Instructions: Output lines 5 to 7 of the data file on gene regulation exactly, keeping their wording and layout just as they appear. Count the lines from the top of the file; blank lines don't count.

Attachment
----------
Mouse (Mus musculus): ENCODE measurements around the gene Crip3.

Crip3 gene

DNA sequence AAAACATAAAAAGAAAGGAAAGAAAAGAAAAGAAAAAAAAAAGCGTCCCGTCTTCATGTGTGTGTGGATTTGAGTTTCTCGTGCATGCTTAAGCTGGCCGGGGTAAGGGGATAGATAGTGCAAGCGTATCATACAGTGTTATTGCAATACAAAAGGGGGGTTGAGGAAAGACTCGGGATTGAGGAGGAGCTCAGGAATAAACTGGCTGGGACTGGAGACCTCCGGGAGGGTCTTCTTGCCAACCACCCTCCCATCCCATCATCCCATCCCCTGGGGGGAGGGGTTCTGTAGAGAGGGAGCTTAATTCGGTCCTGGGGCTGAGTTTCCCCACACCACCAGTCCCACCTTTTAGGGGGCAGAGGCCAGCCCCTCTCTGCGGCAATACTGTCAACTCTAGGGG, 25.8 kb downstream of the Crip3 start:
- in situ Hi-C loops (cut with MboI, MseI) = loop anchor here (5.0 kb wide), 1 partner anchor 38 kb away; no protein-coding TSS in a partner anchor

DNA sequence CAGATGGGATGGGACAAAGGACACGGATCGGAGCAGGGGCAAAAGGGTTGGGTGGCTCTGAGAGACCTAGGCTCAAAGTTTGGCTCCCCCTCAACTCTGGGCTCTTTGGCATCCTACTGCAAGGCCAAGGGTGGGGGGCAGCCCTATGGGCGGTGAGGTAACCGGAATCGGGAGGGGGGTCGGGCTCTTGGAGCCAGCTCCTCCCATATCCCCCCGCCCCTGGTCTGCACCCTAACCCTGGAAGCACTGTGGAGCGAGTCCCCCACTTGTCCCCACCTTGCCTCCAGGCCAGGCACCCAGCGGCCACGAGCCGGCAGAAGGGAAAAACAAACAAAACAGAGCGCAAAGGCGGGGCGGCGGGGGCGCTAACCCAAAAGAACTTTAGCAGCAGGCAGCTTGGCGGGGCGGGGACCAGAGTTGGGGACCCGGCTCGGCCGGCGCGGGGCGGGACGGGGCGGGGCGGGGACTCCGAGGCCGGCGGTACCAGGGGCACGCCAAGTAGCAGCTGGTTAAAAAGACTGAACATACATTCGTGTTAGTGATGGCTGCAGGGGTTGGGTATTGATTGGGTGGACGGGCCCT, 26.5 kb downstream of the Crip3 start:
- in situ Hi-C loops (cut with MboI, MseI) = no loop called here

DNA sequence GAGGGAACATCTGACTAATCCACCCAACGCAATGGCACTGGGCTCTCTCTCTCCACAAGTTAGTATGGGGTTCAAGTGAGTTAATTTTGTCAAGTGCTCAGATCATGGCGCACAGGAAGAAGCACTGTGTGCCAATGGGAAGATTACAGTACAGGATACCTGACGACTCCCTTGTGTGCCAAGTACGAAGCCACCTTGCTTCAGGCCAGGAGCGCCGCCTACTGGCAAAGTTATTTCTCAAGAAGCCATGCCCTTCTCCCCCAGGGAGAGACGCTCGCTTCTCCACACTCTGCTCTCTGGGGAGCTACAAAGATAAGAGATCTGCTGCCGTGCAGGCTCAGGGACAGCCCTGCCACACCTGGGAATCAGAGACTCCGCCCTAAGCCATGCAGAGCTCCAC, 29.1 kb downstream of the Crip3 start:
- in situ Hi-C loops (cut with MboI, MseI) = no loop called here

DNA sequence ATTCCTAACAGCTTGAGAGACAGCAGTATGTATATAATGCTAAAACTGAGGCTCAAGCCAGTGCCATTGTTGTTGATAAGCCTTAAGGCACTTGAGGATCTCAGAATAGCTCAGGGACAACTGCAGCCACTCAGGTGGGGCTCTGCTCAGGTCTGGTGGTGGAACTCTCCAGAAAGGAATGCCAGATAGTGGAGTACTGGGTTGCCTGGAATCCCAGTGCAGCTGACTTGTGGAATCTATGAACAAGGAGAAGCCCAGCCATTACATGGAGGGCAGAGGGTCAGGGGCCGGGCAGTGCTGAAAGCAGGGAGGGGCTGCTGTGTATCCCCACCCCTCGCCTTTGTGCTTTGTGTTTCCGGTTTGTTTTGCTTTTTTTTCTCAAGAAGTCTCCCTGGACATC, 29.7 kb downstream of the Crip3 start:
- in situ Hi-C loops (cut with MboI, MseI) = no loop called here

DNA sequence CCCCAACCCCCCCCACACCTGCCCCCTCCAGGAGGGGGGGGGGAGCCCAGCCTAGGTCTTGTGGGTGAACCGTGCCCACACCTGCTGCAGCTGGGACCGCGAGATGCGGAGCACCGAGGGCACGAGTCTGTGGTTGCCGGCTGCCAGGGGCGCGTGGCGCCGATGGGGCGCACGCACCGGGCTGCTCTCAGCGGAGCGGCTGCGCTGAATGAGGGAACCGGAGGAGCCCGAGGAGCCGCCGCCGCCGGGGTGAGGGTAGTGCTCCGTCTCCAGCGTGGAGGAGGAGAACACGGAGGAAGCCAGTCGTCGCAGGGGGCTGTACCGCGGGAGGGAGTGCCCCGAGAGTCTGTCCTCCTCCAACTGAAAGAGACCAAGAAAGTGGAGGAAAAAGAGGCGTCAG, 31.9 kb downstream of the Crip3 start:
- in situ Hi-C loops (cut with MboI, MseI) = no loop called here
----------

DNA sequence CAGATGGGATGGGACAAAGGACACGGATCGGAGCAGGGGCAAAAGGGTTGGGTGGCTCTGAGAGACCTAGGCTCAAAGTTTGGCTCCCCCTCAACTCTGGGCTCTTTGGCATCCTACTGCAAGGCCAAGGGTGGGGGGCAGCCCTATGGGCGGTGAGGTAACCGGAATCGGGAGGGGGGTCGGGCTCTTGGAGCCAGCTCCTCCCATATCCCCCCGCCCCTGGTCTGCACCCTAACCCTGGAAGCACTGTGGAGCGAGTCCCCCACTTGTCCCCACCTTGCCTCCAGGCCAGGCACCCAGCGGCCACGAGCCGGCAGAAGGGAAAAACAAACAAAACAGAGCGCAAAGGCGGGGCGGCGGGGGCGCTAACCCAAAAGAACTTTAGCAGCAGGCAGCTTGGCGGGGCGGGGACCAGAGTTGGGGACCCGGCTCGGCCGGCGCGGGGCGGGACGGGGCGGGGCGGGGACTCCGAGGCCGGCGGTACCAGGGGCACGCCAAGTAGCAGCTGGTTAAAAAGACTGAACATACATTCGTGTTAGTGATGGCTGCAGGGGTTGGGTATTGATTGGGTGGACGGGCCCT, 26.5 kb downstream of the Crip3 start:
- in situ Hi-C loops (cut with MboI, MseI) = no loop called here

DNA sequence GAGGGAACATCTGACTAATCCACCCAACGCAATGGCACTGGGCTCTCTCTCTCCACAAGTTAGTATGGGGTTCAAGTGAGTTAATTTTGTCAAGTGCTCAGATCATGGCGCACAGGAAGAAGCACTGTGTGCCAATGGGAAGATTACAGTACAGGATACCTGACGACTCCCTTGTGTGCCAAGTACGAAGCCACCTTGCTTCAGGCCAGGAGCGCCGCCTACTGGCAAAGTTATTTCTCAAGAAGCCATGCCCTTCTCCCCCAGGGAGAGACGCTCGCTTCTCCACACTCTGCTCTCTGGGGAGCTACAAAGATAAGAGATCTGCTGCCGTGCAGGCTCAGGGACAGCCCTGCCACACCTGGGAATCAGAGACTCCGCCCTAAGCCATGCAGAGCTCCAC, 29.1 kb downstream of the Crip3 start: